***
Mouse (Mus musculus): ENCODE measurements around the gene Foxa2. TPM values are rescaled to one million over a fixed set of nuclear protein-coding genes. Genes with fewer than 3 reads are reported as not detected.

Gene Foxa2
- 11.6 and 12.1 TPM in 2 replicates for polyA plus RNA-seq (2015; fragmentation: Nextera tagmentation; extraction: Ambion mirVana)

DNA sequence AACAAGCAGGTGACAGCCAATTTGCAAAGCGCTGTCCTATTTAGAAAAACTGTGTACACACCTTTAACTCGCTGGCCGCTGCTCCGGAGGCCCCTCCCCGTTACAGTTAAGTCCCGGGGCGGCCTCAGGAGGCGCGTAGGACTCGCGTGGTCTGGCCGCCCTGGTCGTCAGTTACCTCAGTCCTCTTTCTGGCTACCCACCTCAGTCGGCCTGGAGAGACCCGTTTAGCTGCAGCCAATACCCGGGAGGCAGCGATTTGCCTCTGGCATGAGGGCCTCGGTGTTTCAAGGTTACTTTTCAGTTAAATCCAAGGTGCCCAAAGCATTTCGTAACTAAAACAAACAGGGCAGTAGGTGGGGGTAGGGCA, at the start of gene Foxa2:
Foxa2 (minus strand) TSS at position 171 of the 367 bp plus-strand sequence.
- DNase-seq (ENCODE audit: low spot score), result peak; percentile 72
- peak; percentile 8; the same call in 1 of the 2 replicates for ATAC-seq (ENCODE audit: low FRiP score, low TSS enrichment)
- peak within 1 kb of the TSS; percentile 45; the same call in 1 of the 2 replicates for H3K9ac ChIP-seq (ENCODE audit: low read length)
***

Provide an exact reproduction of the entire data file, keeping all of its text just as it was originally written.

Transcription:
Mouse (Mus musculus): ENCODE measurements around the gene Foxa2. TPM values are rescaled to one million over a fixed set of nuclear protein-coding genes. Genes with fewer than 3 reads are reported as not detected.

Gene Foxa2
- 11.6 and 12.1 TPM in 2 replicates for polyA plus RNA-seq (2015; fragmentation: Nextera tagmentation; extraction: Ambion mirVana)

DNA sequence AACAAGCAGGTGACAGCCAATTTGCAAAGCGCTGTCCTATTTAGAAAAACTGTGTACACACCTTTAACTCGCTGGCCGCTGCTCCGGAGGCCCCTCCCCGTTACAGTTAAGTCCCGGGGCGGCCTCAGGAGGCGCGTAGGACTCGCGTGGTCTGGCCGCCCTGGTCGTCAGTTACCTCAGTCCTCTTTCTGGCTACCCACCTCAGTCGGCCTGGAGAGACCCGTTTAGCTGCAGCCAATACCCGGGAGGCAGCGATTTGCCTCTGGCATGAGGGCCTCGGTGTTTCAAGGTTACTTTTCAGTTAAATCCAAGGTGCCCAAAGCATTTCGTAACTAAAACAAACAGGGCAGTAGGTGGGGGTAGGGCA, at the start of gene Foxa2:
Foxa2 (minus strand) TSS at position 171 of the 367 bp plus-strand sequence.
- DNase-seq (ENCODE audit: low spot score), result peak; percentile 72
- peak; percentile 8; the same call in 1 of the 2 replicates for ATAC-seq (ENCODE audit: low FRiP score, low TSS enrichment)
- peak within 1 kb of the TSS; percentile 45; the same call in 1 of the 2 replicates for H3K9ac ChIP-seq (ENCODE audit: low read length)